Citing the Supreme Court’s recent opinion in TransUnion v. Ramirez, the defendant in Hunstein v. Preferred Collection & Mgmt. Servs. Inc. and ACA International have submitted letters of supplemental authority to the 11th Circuit, arguing that Ramirez all but requires the court to take up the en banc petition on issues of standing and on the merits.
The defendant debt collection agency in Hunstein v. Preferred Collection & Mgmt. Servs. Inc. and ACA International both recently filed letters of supplemental authority with the 11th Circuit Court of Appeals under Federal Rule of Appellate Procedure 28(j).
The letters bring to the 11th Circuit’s attention relevant portions of the U.S. Supreme Court’s June 25 decision in TransUnion LLC v. Ramirez and argue that the high court’s clarification of standing principles, as well as a footnoted discussion of agency principles, should be enough to compel the 11th Circuit to reconsider the April 21 panel opinion issued in Hunstein.
Preferred Collection’s 28(j) Letter
In its letter, Preferred Collection and Management’s counsel, ACA Board Member Richard Perr, co-managing partner of Kaufman Dolowich & Voluck, LLP, argues that in Ramirez, “[t]he Supreme Court implicitly recognized that providing information to a letter vendor is not a ‘publication’ and does not cause an injury-in-fact sufficient to provide standing.”
Preferred’s letter further notes that just as the class members in Ramirez had not suffered an injury-in-fact from the processing of internal communications, neither had Hunstein.
Perr tells the 11th Circuit that the TransUnion decision “compels the necessity to grant a rehearing or a rehearing en banc” in Hunstein.
ACA’s 28(j) Letter
ACA’s letter, prepared and filed by amicus counsel Shay Dvoretzky, head of the Supreme Court and Appellate Litigation Group of Skadden, Arps, Slate, Meagher & Flom LLP, states that the Supreme Court’s opinion in Ramirez “undercuts the panel’s analyses on both Article III standing and statutory interpretation and makes clear that rehearing is warranted.”
The letter continues: “The Supreme Court’s analysis establishes that disclosures to letter vendors to assist with mailings are not to ‘third parties.’ Instead, such disclosures are ‘internal’ communications. That analysis reinforces ACA’s explanation of how background agency-law principles exempt communications with vendors from the FDCPA’s third-party communications bar.” (Citations omitted.)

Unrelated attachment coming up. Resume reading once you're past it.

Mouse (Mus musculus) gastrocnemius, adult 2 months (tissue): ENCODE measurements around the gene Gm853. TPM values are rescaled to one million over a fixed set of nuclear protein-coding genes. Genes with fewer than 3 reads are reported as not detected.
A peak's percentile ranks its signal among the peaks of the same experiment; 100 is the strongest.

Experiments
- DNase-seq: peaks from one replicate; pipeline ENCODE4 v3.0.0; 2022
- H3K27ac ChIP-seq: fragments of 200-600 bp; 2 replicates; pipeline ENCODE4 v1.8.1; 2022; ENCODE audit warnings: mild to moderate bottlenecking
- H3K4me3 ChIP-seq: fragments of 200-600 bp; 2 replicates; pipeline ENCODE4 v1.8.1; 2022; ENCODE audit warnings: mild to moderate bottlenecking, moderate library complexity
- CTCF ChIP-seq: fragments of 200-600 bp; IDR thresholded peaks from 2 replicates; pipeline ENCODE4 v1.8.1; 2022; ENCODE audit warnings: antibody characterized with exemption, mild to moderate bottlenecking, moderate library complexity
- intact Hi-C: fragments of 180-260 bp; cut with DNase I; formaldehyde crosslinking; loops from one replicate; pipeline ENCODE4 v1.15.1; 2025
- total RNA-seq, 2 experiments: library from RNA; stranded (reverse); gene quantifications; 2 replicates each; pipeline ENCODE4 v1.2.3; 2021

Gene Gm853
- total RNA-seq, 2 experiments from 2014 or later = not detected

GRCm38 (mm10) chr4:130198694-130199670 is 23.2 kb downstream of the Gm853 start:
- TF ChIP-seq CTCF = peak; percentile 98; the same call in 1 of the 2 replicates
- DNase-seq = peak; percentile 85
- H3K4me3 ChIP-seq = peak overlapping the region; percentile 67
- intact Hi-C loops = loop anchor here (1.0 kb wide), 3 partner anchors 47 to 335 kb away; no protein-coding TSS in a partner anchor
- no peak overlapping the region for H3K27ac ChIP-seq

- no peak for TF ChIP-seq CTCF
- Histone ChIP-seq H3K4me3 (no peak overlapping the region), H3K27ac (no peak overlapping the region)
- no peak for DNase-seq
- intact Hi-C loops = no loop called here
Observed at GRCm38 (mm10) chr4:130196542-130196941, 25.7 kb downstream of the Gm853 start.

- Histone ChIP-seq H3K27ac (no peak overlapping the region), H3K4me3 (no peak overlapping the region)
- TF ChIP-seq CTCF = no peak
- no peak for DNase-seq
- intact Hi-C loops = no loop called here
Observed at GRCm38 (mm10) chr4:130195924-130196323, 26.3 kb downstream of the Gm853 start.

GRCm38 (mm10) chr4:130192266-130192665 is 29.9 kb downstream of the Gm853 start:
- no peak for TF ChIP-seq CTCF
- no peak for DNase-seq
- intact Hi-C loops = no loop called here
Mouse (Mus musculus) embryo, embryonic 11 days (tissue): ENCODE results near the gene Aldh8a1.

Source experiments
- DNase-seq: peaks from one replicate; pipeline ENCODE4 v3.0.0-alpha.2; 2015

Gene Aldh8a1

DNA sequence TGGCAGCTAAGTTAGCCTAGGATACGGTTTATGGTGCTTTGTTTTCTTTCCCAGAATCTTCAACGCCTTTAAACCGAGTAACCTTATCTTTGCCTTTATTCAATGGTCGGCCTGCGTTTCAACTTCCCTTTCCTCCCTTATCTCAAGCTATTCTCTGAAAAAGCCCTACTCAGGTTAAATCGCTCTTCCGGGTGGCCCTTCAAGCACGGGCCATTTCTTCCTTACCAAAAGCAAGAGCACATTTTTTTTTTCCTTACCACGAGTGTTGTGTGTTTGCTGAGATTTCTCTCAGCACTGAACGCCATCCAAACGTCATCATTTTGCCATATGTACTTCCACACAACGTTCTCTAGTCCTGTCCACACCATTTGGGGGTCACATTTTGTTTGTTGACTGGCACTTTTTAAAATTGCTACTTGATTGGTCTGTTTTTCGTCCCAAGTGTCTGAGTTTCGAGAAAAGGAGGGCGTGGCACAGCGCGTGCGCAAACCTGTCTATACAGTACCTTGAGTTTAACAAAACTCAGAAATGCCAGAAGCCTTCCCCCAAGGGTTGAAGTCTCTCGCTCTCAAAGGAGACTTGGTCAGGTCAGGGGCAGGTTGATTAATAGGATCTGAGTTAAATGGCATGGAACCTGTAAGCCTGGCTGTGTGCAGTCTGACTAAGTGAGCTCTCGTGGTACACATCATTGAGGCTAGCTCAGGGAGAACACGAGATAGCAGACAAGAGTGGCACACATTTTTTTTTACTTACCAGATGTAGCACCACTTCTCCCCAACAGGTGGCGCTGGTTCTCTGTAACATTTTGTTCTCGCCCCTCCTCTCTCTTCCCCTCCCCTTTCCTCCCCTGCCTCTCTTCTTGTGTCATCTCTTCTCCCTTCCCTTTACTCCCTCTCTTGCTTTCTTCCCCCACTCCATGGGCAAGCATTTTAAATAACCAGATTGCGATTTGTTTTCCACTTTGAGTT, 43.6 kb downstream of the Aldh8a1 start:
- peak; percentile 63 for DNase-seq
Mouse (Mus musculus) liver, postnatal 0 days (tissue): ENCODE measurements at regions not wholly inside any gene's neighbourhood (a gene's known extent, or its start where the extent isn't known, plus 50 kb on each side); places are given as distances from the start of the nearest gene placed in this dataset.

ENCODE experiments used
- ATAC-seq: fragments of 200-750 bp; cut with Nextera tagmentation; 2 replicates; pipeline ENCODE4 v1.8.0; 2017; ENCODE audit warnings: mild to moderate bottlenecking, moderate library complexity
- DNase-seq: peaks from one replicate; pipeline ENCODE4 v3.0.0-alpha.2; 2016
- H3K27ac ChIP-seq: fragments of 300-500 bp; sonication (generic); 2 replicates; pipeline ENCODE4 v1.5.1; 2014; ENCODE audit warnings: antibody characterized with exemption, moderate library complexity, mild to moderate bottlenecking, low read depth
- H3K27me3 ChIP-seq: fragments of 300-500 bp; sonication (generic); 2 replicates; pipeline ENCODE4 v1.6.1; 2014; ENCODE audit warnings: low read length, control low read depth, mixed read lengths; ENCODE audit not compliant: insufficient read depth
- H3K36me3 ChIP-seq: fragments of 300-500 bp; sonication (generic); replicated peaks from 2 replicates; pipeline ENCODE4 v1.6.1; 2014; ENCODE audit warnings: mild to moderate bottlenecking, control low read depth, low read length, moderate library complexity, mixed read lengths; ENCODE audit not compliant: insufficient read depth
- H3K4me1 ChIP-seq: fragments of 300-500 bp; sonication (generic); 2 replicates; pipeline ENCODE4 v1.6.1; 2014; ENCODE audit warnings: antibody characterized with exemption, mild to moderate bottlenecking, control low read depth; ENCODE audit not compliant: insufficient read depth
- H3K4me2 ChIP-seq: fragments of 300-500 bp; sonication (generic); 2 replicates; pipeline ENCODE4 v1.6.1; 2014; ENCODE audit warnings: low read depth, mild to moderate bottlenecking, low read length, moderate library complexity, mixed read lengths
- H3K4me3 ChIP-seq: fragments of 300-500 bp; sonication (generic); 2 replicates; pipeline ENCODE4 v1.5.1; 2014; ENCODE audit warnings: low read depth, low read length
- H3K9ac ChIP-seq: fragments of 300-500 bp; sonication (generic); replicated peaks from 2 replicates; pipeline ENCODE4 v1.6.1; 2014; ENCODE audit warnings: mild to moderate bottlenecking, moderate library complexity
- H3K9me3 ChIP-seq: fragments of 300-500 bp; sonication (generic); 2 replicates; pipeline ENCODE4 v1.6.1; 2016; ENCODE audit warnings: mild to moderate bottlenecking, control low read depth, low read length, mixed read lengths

Hunstein Case Recap
The 11th Circuit’s opinion in Hunstein holds that an alleged violation of the third-party disclosure provision under 15 U.S.C. Section 1692c(b) may plausibly result in a concrete injury under Article III of the U.S. Constitution, as ACA International previously reported.
ACA filed an amicus brief after Preferred Collection and Management Services Inc., the defendant-appellee in the Hunstein case, filed a petition for rehearing and for rehearing en banc, asking that the 11th Circuit grant a “panel rehearing or rehearing en banc of the panel’s decision issued on April 21, 2021.”
In the petition, Preferred’s counsel argue that the panel opinion departed from U.S. Supreme Court and 11th Circuit precedent on the issue of Article III standing and specifically on whether an alleged statutory violation of 15 U.S.C. Section 1692c(b) constitutes a “concrete injury.”
Were the 11th Circuit to grant Preferred’s petition for an en banc rehearing, it would vacate the April 21 panel opinion. The court has already issued an order withholding the issuance of the mandate in Hunstein, although the panel decision remains precedential within the 11th Circuit.
In addition, ACA—with the support of the Industry Advancement Fund (IAF)—has already begun working on alternative options should the en banc effort fail. For example, ACA and IAF stakeholders have already begun to evaluate the viability of a petition for certiorari seeking a possible Supreme Court review of the Hunstein panel opinion.
ACA will continue to provide updates for members on the Hunstein Resource Center. Resources include a primer on the case, the case status, an interactive case tracker map from WebRecon, amicus briefs and information on how to respond to lawsuits.